Stock investors could be in for a wild ride this month, given that two of the most momentous market turning points in U.S. stock market history occurred in March.
The first was on March 10, 2000, when the internet-stock bubble burst. Many investors were wiped out in the ensuing bear market, and more than just a few had to postpone their retirement. Their trauma continues to affect investor behavior today.
Second, on March 9, 2009, the Great Financial Crisis-induced bear market — the worst since the Great Depression — came to an end. The S&P 500 index
, assuming dividends were reinvested, has gained more than 350% since that fateful day.
It’s important to remember both of these anniversaries in tandem, since it’s difficult not to draw the wrong conclusion when focusing on either of them in isolation. A focus on the bursting of the internet bubble could lead you to avoiding equities altogether, for example, while a focus on the March 2009 beginning of the bull market could lead you into a too-high allocation to stocks.
The truth is somewhere in the middle. Consider first what we can learn from the bursting of the internet bubble. Believe it or not, as you can see from the chart below, the Nasdaq Composite Index
currently is almost precisely where it stood in March 2000, adjusted for inflation. In other words, the bull market since 2009 — powerful as it undeniably has been — has done little more than recover the carnage wrought by the bursting of the internet bubble.
The most important investment lesson of this sobering result:
• Valuations matter. Stocks in March 2000 were more expensive, according to almost all valuation metrics, than they had ever been before. Their disappointing returns over the subsequent two decades shouldn’t have come as a surprise.
Now shift your attention to the investment lessons of the March 2009 market turning point. The most important lesson I draw from it:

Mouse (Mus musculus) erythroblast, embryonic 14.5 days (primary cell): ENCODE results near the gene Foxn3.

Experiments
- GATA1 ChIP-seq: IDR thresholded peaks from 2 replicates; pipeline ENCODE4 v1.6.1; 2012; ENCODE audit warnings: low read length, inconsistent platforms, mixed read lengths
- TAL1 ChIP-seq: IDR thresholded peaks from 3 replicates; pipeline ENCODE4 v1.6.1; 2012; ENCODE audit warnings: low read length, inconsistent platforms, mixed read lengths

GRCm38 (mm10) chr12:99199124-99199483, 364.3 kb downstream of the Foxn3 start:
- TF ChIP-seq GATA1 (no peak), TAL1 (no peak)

• Valuations matter. Stocks in March 2009 were cheaper, according to several different valuation ratios, than they had been in several decades. The strength of equities’ subsequent bull market shouldn’t have come as a surprise.
In other words, the same investment lesson can be drawn from these otherwise diametrically opposite market turning points.
To be sure, this lesson is difficult to put into practice, since valuations have relatively little impact on the stock market’s shorter-term direction. Stocks were way overvalued in the years leading up to the bursting of the internet bubble, for example, and yet the stock market continued rising. Then Fed chairman Alan Greenspan’s famous “irrational exuberance” speech took place in late 1996, for example — more than three years prior to that stock market party finally coming to an end.
Of course, no one should be surprised that valuations exert an extremely weak gravitational pull on the market’s short-term direction. Throughout history, valuations have had their biggest impact only over many years.
My favorite analogy for making this point comes from Ben Inker, head of asset allocation at Boston-based investment manager GMO. Likening the market to a leaf in a hurricane, he says “you have no idea where the leaf will be a minute or an hour from now. But eventually gravity will win out and it will land on the ground.”
This would be an important lesson to draw in any month of the year, of course, not just March. But it’s especially important right now, since equity valuations currently remain far closer to the March 2000 extreme than they do to their March 2009 levels. In fact, the stock market today is by many measures more overvalued than at any time in U.S. stock market history except prior to the 1929 stock market crash and prior to the bursting of the internet bubble.
Beware the Ides of March.